"It's not about the police anymore, this is our right to petition government," said Eulisis Delgado, a onetime outspoken critic of the changeover who now works with the police. "That's how Democracy works. The people speak. These politicians forget they work for us."
In December 2011 the city passed an ordinance to eliminate its department for a county force in what critics have called a union busting move.
Protests began throughout the city and a group of petitioners secured 2,800 signatures asking City Council to vote on a proposed ordinance to maintain the force. If the ordinance was rejected by Council, the matter would go to referendum.
But, instead, Mayor Dana Redd and Council President Frank Moran filed an injunction against the petitioners, declaring the proposed ordinance invalid. It was initially upheld by then-Superior Court Judge Faustino Fernandez-Vina, who said it would create "an undue restraint on the future exercise of municipal legislative power."
An appellate court in October overturned Fernandez-Vina's ruling, citing the Faulkner Act, which gives voters the right to propose ordinances, or put them on the ballot, except for certain matters, such as municipal budgets.
Lawyers for Redd and Moran asked the high court to rule on the appellate decision, which they called a mistake. The court will also consider whether the referendum was in itself valid or whether it would be preempted by the state's takeover plan for the city, an issue the appellate panel charged the lower court to take up.
"At a minimum, a decision in favor of the petitioners would hold that the proposed ordinance was valid and should have moved forward and would at least pave the way for a new petition to be pursued if that were the determination," said Anthony Valenti, attorney for the petitioners. "Certainly, whatever decision they make is going to have precedential value."
Redd's attorney, John Eastlack, said, "Judge Vina found that these concerned citizens were essentially infringing on the rights of an essential function that only City Council can perform."
He said the state's aid and transition plan for the city included the police takeover, which preempts the ordinance.
"This was an important part of the scheme that was laid out by the state, which represents a greater vision to bring to this city that has struggled and that is starting to turn around."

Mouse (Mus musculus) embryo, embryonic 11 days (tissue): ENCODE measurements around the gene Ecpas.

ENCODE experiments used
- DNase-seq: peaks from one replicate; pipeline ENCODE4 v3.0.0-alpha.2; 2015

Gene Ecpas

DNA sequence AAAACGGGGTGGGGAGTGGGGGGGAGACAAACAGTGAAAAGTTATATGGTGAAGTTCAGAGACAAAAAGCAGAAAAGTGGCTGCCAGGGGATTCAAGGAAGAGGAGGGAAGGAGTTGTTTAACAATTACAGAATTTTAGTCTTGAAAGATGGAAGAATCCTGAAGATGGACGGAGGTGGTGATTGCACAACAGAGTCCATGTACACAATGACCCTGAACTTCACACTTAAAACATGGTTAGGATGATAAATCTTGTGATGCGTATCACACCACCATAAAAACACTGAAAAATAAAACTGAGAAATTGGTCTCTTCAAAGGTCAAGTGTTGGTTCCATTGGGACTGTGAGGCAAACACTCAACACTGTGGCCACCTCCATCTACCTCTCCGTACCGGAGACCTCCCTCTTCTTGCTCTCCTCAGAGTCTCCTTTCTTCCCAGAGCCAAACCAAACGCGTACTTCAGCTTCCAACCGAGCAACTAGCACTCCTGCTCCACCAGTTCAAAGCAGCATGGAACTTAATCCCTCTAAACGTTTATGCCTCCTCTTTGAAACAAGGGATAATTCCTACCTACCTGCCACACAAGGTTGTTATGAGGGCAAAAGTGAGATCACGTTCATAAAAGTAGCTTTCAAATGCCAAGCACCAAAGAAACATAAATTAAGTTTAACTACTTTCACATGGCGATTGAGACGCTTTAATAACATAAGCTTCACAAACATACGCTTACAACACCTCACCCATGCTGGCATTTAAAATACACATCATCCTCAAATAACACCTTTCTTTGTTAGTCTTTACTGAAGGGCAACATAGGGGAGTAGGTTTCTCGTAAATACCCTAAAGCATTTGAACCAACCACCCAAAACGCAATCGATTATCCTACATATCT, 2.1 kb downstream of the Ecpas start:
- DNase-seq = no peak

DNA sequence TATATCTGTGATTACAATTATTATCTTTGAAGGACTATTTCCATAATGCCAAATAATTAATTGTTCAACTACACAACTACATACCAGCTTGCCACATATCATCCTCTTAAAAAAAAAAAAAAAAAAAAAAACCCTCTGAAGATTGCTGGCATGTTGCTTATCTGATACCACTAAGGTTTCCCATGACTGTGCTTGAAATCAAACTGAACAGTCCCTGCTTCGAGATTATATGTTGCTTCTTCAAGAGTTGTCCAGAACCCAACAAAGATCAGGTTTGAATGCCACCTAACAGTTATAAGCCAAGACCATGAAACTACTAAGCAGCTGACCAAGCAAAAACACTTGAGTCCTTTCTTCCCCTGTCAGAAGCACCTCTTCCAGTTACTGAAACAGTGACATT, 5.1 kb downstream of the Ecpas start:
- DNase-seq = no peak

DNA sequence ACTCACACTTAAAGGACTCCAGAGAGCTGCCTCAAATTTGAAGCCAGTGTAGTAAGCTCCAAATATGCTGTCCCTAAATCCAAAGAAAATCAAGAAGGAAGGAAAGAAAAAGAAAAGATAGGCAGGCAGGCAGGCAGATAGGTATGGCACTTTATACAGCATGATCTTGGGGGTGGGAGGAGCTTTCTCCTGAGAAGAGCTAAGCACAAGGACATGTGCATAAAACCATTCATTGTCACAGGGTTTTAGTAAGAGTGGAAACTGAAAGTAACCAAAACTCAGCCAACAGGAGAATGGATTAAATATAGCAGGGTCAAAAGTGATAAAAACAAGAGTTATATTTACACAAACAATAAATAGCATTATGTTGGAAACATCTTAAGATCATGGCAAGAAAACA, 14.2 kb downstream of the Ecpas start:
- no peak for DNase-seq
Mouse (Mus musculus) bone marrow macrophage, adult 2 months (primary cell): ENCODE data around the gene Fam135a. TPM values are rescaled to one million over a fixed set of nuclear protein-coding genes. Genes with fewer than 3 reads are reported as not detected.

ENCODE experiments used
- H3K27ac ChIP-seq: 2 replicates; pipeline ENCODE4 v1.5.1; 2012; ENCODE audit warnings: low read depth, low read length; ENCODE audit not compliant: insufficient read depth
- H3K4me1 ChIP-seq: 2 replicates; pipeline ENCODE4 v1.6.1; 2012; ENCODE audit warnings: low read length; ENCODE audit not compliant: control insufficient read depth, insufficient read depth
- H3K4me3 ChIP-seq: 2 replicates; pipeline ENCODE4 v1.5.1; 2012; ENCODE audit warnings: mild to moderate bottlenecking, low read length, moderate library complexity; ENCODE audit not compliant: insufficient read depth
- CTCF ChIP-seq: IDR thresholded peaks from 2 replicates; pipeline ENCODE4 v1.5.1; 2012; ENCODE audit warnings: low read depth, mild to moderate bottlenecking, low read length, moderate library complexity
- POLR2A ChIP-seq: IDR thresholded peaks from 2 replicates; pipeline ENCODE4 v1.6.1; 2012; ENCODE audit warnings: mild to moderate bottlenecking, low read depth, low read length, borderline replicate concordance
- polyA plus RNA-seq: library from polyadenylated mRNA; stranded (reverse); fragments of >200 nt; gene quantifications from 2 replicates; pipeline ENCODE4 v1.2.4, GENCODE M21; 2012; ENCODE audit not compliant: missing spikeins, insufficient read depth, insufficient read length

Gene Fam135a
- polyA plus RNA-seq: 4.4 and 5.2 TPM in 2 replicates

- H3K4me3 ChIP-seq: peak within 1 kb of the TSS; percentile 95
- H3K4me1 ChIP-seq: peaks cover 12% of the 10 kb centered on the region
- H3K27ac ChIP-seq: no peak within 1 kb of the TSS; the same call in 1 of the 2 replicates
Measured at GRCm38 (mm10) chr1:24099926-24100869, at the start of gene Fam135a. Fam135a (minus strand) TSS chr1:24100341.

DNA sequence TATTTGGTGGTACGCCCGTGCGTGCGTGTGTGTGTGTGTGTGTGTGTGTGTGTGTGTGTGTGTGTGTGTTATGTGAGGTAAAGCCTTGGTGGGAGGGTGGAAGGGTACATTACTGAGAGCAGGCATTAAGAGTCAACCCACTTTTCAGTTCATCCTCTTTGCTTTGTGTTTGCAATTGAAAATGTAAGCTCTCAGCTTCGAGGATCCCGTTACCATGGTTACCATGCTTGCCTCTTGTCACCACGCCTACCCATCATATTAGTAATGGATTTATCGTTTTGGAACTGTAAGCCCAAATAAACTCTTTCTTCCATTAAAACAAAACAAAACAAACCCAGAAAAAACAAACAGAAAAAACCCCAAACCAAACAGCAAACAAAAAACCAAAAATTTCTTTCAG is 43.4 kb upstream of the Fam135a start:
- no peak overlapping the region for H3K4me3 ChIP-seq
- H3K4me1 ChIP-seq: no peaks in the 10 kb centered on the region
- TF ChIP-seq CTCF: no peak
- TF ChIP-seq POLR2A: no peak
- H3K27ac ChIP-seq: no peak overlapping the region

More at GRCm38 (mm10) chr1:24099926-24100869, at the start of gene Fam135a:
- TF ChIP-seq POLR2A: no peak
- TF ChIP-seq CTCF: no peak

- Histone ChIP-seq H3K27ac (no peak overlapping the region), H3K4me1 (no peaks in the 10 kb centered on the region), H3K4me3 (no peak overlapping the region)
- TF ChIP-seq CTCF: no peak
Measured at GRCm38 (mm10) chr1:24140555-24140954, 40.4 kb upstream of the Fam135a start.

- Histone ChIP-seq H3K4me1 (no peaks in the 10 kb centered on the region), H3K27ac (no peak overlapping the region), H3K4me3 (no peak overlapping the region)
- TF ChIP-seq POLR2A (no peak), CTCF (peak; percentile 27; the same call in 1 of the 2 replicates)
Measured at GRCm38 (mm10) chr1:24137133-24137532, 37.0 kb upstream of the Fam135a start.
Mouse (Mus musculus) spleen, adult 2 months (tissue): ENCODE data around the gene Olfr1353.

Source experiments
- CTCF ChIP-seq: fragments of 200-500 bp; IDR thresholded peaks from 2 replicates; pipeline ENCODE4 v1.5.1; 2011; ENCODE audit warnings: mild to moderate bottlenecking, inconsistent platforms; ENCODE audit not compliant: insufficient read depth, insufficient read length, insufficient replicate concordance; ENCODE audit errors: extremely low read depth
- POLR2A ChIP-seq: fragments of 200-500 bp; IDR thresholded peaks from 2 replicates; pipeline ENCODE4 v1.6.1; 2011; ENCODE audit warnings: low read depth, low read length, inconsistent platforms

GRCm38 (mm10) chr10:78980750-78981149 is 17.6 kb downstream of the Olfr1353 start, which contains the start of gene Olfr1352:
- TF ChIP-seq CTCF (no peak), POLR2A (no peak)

In Camden, 327 officers are now on patrol, with an additional 66 scheduled to graduate the academy in June. Police have touted drops in violent crime in 2013 compared with 2012, when Camden had an all-time high of 67 homicides and a greatly understaffed force. Many of the critics once holding loudspeakers denouncing the new force are now championing it.
Councilman Brian Coleman, the only member to vote against the new police force, said in a recent interview that the police presence in his neighborhood of Whitman Park has increased and driven down some of the open-air drug market activity.
Delgado, who once protested on the steps of the police administration building dressed as Santa Claus with a wish list that read "Keep police force, replace police chief," attended a county freeholder meeting this week and complimented Metro advocating for regionalizing of police forces in neighboring towns.
"They're doing a superb job," Delgado said. "These are real cops, like any normal city, I want my city protected. These guys are doing it."
Vance Bowman, one of four original petitioners named in the lawsuit, said "We have a force, and it's working. We were fighting because we didn't want change but if change works, I'm not going to go against it."
Bowman said he's still hoping the Supreme Court rules for the petitioners because the present situation, he said, doesn't erase the past. "At the end of the day, we should have had an opportunity to choose. We should have that right in the future."
A date for the Supreme Court motions has not yet been set. Fernandez-Vina, who is now a Supreme Court justice, is expected to recuse himself from the case.